One key defining property of lasers is that they each produce a single, pure color-or are tunable within a limited range of wavelengths. Now researchers at Lucent’s Bell Labs have built the first laser capable of emitting light at two distinct wavelengths.
The two-tone laser was built by Bell Labs researcher Claire Gmachl and her colleagues. At its heart is a semiconducting crystal that does double-duty, emitting one wavelength when a positive voltage is applied and a different one when the voltage is negative. Since the polarity can be switched rapidly, this versatile laser can do the work of two for such applications as pollution detection, which requires one color of light that’s absorbed by the target gas and a second color for reference. The prototype device emits mid-infrared light, which is most appropriate for such sensing; future devices could produce different wavelengths for medical and communications uses.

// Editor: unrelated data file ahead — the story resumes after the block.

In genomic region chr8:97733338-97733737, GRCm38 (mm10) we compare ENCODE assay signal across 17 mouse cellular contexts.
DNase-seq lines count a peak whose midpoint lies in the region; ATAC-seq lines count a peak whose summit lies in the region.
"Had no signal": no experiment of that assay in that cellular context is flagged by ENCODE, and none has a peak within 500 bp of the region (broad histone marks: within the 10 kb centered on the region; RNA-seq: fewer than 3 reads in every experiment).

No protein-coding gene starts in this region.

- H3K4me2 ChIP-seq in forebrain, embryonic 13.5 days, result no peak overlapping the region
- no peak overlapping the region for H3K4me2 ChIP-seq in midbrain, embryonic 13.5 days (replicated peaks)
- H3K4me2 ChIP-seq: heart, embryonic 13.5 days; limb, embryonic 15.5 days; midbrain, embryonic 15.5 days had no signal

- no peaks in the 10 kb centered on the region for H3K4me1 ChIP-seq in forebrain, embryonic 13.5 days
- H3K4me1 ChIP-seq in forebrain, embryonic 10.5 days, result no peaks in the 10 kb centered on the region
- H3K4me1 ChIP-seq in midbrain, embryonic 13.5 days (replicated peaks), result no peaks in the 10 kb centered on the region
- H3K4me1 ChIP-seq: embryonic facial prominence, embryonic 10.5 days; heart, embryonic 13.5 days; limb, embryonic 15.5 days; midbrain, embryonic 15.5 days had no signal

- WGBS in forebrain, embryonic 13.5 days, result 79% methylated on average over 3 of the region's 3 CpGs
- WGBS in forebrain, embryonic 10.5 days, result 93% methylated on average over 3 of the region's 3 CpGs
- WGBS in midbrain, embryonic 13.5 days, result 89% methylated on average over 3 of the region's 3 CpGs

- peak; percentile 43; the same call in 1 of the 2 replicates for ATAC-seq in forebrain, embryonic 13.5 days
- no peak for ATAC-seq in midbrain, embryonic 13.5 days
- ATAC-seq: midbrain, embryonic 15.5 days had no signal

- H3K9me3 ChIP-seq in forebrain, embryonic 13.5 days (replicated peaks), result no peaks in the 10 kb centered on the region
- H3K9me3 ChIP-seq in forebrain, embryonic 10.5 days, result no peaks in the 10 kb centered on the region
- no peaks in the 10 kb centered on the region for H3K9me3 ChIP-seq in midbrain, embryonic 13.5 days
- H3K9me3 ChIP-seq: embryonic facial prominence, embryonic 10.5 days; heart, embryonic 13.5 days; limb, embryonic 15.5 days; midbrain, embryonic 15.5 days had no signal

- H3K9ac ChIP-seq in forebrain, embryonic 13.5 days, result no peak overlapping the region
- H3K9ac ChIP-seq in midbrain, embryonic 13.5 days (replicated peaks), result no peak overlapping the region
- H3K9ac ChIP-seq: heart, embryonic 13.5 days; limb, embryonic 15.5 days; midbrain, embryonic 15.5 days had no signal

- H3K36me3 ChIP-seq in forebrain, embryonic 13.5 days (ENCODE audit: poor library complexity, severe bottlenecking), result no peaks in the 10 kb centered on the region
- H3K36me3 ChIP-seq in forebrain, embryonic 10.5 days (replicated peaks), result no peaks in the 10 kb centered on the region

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Meet the people who use Notion to plan their whole lives
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Historically, learn-to-code efforts have provided opportunities for the few, but new efforts are aiming to be inclusive.
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